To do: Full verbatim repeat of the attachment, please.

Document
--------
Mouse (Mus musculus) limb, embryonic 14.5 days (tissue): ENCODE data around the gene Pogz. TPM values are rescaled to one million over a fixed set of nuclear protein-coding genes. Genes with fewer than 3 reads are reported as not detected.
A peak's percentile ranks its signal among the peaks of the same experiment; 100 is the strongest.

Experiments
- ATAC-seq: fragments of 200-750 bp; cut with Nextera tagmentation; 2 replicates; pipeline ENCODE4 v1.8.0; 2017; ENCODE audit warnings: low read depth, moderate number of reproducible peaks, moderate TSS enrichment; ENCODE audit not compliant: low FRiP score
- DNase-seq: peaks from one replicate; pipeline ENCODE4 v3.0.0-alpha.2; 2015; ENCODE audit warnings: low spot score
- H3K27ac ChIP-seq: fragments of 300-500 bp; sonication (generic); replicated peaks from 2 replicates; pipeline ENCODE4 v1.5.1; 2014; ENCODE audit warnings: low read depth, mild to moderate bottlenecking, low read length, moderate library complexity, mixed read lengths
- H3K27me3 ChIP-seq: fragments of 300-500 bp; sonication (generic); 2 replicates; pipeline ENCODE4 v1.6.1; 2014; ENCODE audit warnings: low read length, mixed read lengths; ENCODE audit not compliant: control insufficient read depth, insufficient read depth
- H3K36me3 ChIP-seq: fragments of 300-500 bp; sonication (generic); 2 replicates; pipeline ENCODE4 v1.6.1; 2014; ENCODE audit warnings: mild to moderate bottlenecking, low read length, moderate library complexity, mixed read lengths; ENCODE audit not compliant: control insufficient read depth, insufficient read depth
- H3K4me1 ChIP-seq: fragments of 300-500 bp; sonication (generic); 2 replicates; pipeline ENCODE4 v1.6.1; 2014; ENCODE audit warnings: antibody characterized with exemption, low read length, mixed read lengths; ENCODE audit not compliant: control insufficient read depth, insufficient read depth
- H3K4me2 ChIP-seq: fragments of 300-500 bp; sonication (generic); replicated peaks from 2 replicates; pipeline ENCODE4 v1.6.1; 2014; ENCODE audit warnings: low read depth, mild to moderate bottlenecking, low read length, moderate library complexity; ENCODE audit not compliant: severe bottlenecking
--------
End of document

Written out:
Mouse (Mus musculus) limb, embryonic 14.5 days (tissue): ENCODE data around the gene Pogz. TPM values are rescaled to one million over a fixed set of nuclear protein-coding genes. Genes with fewer than 3 reads are reported as not detected.
A peak's percentile ranks its signal among the peaks of the same experiment; 100 is the strongest.

Experiments
- ATAC-seq: fragments of 200-750 bp; cut with Nextera tagmentation; 2 replicates; pipeline ENCODE4 v1.8.0; 2017; ENCODE audit warnings: low read depth, moderate number of reproducible peaks, moderate TSS enrichment; ENCODE audit not compliant: low FRiP score
- DNase-seq: peaks from one replicate; pipeline ENCODE4 v3.0.0-alpha.2; 2015; ENCODE audit warnings: low spot score
- H3K27ac ChIP-seq: fragments of 300-500 bp; sonication (generic); replicated peaks from 2 replicates; pipeline ENCODE4 v1.5.1; 2014; ENCODE audit warnings: low read depth, mild to moderate bottlenecking, low read length, moderate library complexity, mixed read lengths
- H3K27me3 ChIP-seq: fragments of 300-500 bp; sonication (generic); 2 replicates; pipeline ENCODE4 v1.6.1; 2014; ENCODE audit warnings: low read length, mixed read lengths; ENCODE audit not compliant: control insufficient read depth, insufficient read depth
- H3K36me3 ChIP-seq: fragments of 300-500 bp; sonication (generic); 2 replicates; pipeline ENCODE4 v1.6.1; 2014; ENCODE audit warnings: mild to moderate bottlenecking, low read length, moderate library complexity, mixed read lengths; ENCODE audit not compliant: control insufficient read depth, insufficient read depth
- H3K4me1 ChIP-seq: fragments of 300-500 bp; sonication (generic); 2 replicates; pipeline ENCODE4 v1.6.1; 2014; ENCODE audit warnings: antibody characterized with exemption, low read length, mixed read lengths; ENCODE audit not compliant: control insufficient read depth, insufficient read depth
- H3K4me2 ChIP-seq: fragments of 300-500 bp; sonication (generic); replicated peaks from 2 replicates; pipeline ENCODE4 v1.6.1; 2014; ENCODE audit warnings: low read depth, mild to moderate bottlenecking, low read length, moderate library complexity; ENCODE audit not compliant: severe bottlenecking